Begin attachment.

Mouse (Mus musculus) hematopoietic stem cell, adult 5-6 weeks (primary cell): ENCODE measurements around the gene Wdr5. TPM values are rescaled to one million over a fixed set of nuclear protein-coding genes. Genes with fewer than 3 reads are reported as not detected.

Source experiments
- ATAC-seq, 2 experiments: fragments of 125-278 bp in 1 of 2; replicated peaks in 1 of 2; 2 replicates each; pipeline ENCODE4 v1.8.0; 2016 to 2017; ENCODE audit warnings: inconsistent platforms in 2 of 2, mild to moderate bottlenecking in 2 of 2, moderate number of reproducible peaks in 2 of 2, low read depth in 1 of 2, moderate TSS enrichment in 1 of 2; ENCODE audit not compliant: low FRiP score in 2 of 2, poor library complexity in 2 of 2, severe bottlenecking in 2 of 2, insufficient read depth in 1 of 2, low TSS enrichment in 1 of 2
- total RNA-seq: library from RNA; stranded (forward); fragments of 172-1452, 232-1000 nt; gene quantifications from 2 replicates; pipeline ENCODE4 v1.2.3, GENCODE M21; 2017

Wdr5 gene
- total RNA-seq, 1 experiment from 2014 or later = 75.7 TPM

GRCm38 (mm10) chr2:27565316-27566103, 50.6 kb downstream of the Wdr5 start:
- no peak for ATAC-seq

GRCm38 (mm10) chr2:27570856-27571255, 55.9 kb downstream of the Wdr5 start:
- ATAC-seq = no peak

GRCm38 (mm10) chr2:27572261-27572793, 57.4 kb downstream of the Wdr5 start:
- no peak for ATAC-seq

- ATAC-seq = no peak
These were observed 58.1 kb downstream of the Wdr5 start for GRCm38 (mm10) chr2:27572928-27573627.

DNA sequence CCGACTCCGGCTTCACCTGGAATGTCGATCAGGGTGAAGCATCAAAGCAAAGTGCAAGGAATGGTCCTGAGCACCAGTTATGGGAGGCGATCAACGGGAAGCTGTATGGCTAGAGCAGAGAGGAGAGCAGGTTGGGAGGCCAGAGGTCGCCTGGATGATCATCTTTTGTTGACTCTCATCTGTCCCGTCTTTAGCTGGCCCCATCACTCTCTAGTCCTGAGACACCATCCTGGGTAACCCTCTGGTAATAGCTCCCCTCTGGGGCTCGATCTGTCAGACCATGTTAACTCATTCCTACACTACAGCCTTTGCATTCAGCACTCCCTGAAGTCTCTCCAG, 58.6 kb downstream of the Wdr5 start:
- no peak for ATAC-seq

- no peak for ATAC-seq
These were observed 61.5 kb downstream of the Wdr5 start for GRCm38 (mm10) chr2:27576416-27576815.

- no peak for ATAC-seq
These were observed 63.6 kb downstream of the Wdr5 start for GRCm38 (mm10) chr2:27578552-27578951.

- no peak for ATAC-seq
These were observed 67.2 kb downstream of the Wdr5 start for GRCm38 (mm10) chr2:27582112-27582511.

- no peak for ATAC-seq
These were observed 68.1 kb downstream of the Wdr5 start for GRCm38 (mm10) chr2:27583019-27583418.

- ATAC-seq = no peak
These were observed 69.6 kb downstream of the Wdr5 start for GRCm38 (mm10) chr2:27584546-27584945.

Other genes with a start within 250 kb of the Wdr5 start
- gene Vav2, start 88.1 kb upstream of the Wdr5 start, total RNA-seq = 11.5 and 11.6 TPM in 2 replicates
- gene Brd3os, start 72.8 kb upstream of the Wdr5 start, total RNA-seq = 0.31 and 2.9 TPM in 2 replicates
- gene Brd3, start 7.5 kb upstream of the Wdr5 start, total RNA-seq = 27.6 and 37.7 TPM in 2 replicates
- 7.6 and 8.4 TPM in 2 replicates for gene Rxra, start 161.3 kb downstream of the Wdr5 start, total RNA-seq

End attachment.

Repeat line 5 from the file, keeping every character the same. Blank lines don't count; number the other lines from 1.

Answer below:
Wdr5 gene